X-Ray Vision Camera Lens Doesn’t Require You To Collect Bazooka Joe Wrappers

X-ray Vision Camera Lens (Images courtesy David Steele Enterprises Inc.)
By Andrew Liszewski

It seems the dream of x-ray vision is no longer limited to the back pages of comic books, Popular Science, or Bazooka Joe premium catalogs. For just $199 from DavidSteele.com you can pick up this basic IR filter that attaches to most camcorders (it comes in 30mm and 58mm sizes) allowing you to become that creepy guy who’s always shooting video at the beach. Here’s how and why it works according to the site:

The theory behind how it works is really simple. Many types of clothing allow light and infrared light to pass through the fabric. This light is reflected back through the clothing, off the skin, to our naked eyes. What we normally see is both the reflected normal light mixed with the Infrared light. The lens filters the normal light out, leaving only the Infrared light and some other ambient light waves. The result…the clothing (and many other materials) become as clear as glass.

But I’m sure anyone who actually buys one of these lenses intends to use it for scientific purposes only. At least that’s the story they’ll want to stick to when they’re eventually being cross-examined.

[ X-ray Vision Camera Lens ]

8 thoughts on “X-Ray Vision Camera Lens Doesn’t Require You To Collect Bazooka Joe Wrappers”

  1. I am glad was born in this day and age to experience this sort of technology. Might be a good opener, “Hey, technically I have already SEEN you naked…”

  2. Ever seen those eerie looking photographs that
    look like regular black and white shots, but something just isn’t quite
    right? IR Filter Or have you looked at Ansel Adams’ work before and wondered how
    he managed to capture such surreal and super contrasted photos? Welcome
    to the strange world of Infrared Photography.Infrared (IR)
    photography is the same as regular photography except for the fact that
    it doesn’t record visible light, it records invisible light in the
    near-infrared spectrum (as opposed to the far-infrared portion of the
    spectrum which only applies to thermal imaging). The rules regarding
    this type of photography are fairly similar to those for visible light
    with a few exceptions or adjustments.The only way to capture
    light in the infrared spectrum is to use special infrared film or a
    digital camera that is sensitive to this kind of light. Most digital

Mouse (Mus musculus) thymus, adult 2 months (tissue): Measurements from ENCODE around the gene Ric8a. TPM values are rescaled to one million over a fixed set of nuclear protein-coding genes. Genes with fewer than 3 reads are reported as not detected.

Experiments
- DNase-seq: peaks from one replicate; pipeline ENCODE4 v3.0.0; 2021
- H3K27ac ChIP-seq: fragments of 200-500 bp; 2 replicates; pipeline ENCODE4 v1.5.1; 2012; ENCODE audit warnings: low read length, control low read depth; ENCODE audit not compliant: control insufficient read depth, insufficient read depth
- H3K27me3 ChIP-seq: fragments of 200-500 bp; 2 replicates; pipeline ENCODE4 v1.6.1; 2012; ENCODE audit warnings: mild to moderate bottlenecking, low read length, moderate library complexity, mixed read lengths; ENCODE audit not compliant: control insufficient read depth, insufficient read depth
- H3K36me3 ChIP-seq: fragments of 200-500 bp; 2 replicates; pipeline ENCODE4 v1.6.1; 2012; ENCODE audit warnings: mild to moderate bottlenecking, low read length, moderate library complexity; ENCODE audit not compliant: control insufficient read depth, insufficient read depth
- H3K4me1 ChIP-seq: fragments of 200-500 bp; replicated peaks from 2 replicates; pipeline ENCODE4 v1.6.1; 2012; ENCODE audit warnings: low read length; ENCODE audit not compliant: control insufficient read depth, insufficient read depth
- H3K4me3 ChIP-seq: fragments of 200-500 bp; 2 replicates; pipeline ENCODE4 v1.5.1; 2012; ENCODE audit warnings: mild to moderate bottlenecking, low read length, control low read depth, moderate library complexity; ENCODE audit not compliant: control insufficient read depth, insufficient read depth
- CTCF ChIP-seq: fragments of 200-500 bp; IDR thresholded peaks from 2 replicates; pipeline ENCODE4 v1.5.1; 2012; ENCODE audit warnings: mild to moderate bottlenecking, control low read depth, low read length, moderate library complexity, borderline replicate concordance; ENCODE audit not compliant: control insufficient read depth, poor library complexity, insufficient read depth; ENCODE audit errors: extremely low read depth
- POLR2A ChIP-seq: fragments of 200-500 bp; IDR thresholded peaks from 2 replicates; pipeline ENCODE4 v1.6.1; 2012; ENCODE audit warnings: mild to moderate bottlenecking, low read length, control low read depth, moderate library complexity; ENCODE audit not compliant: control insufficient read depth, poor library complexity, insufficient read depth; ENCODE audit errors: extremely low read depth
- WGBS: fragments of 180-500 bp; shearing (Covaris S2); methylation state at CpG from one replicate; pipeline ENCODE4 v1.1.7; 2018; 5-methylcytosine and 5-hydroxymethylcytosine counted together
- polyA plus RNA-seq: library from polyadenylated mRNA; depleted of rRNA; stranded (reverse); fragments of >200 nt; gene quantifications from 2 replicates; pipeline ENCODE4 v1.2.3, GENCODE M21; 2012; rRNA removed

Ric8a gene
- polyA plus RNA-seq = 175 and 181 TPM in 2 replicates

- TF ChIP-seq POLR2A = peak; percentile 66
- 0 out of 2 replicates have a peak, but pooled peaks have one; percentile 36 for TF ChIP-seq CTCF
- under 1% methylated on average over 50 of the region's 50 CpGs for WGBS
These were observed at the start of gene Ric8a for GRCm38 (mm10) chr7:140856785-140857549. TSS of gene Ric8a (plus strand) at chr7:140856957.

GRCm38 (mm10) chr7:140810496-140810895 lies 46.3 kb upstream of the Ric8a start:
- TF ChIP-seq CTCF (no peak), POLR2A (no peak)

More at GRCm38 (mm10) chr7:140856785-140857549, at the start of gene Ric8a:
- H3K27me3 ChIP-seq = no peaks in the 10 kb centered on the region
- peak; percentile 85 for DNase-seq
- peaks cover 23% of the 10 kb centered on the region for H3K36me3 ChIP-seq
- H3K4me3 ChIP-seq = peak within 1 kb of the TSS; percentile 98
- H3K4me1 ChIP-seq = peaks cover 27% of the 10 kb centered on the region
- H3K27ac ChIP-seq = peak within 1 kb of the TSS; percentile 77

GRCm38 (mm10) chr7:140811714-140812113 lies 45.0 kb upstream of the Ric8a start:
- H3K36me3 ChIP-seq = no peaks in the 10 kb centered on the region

cameras these days are actually sensitive to infrared light, though
    they usually have small infrared blocking pieces of glass directly in
    front of the sensor to help the camera correctly expose and focus
    images in the visible spectrum. Even though this piece of glass blocks
    most of the infrared light, with longer exposure settings it is
    possible to take infrared photos with the aid of special filters that
    block out visible light and allow only infrared light to enter the
    camera. There are a variety of infrared filters on the market, all with
    different opacities. One of the more common filters used is the Hoya
    R72. This comes in lots of different filter thread sizes, and I’ve
    tested it on the original Rebel, and the 20D with pretty good results.
    There are others out there, and they usually run between $50-$85,
    depending on the brand and the opacity.To test and see whether
    your digital camera is sensitive to infrared light try this simple
    technique. Take any remote control and point it at the lens of your
    camera. Push a button and then quickly take a photo of the end of the
    remote. If the picture you see has what looks like a flashing light on
    the end of the remote you’ve got an IR sensitive camera. When shooting
    infrared photos with a camera that has the blocking filter in front of
    the sensor the two biggest factors that will change your shooting is
    the extremely long shutter speeds (usually from 4-30 seconds) and the
    focal distance adjustment. After getting the necessary filter you’ll
    need a tripod and a way to click the shutter without touching the
    camera (which would introduce vibration and blurry photos at such long
    shutter speeds).As for the focal distance adjustment, the
    problem here is that infrared light requires a slightly shorter focal
    range than regular visible light. Usually, to focus you simply point
    the camera at the subject and press the shutter button. Not so with
    infrared photos. Since you’ll be using a filter that blocks all visible
    light the camera will have no way to “see” anything to focus on. So you
    actually have to prefocus the camera, put the infrared filter on, then
    make a minor adjustment for the infrared focal distance. This variation
    is sometimes accounted for on DSLR lenses where you see the focal range
    meter in a little window on the lens. In this window you’ll also
    sometimes see a little red line underneath the main black, numbered
    meter line. IR Filter This red line has the adjustment points to move the
    focusing ring on the lens to once you think you have the subject in
    focus without the filter on. There are always more technical
    discussions on how to shoot Infrared, and this is hardly an exhaustive
    treatment of the topic. But with these basics the rest can just be
    tried and experimented with. Soon you’ll be showing your friends images
    of dark skies and “snow” covered trees in the middle of summer fields.
    A whole new world of photography can open up to you, just by blocking
    out a little of the visible light we usually strive to capture.


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